Shares borders with Thailand, Indonesia, Singapore and Brunei. It is also very similar to Indonesian, known locally as Bahasa Indonesia.
Malaysian Alternative Names Outsiders often mistakenly refer to things Malaysian as simply "Malay," reflecting only one of the ethnic groups in the society. Malaysians refer to their national culture as kebudayaan Malaysia in the national language.
Within Malaysian society there is a Malay culture, a Chinese culture, an Indian culture, a Eurasian culture, along with the cultures of the indigenous groups of the peninsula and north Borneo. A unified Malaysian culture is something only emerging in the country. The important social distinction in the emergent national culture is between Malay and non-Malay, represented by two groups: Sarawak and Sabah, the two Malaysian states located in north Borneo, tend to be less a influential part of the national culture, and their vibrant local cultures are shrouded by the bigger, wealthier peninsular society.
Malaysia is physically split between west and east, parts united into one country in Western Malaysia is on the southern tip of the Malay peninsula, and stretches from the Thai border to the island of Singapore.
Eastern Malaysia includes the territories of Sabah and Sarawak on the north end of Borneo, separated by the country of Brunei. Peninsular Malaysia is divided into west and east by a central mountain range called the Banjaran Titiwangsa. Most large cities, heavy industry, and immigrant groups are concentrated on the west coast; the east coast is less populated, more agrarian, and demographically more Malay.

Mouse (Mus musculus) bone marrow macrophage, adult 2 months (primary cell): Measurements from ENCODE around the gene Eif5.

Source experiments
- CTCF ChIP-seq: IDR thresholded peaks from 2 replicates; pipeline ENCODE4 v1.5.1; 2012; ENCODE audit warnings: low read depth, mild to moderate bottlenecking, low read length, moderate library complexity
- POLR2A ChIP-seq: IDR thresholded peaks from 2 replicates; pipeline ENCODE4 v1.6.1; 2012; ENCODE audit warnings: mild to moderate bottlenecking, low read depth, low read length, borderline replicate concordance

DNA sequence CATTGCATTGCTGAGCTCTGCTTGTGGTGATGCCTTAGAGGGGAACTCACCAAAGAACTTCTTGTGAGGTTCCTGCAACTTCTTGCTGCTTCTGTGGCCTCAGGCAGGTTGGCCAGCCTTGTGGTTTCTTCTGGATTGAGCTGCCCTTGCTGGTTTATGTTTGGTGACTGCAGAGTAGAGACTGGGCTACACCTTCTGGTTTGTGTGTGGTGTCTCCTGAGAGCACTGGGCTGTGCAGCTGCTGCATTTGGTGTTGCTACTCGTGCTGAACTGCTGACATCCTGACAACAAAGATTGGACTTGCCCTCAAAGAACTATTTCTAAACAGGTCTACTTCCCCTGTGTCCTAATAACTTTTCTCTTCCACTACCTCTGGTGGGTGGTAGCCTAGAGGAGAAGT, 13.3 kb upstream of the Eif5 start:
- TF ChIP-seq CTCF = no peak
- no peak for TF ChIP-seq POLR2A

The federal capital is in the old tinmining center of Kuala Lumpur, located in the middle of the western immigrant belt, but its move to the new Kuala Lumpur suburb of Putra Jaya will soon be complete. The government aims for increasing the national population to seventy million by the year Eighty percent of the population lives on the peninsula.
The most important Malaysian demographic statistics are of ethnicity: These population figures have an important place in peninsular history, because Malaysia as a country was created with demography in mind.
Malay leaders in the s and s organized their community around the issue of curbing immigration. After independence, Malaysia was created when the Borneo territories with their substantial indigenous populations were added to Malaya as a means of exceeding the great number of Chinese and Indians in the country.
The Austronesian language has an illustrious history as a lingua franca throughout the region, though English is also widely spoken because it was the administrative language of the British colonizers. Along with Malay and English other languages are popular: The Malaysian government acknowledges this multilingualism through such things as television news broadcasts in Malay, English, Mandarin, and Tamil.
Rapid industrialization has sustained the importance of English and solidified it as the language of business. The selection of official cultural symbols is a source of tension.
In such a diverse society, any national emblem risks privileging one group over another. For example, the king is the symbol of the state, as well as a sign of Malay political hegemony. Since ethnic diversity rules out the use of kin or blood metaphors to stand for Malaysia, the society often emphasizes natural symbols, including the sea turtle, the hibiscus flower, and the orangutan.
The government slogan "Malaysia Boleh! History and Ethnic Relations Emergence of the Nation. The name Malaysia comes from an old term for the entire Malay archipelago.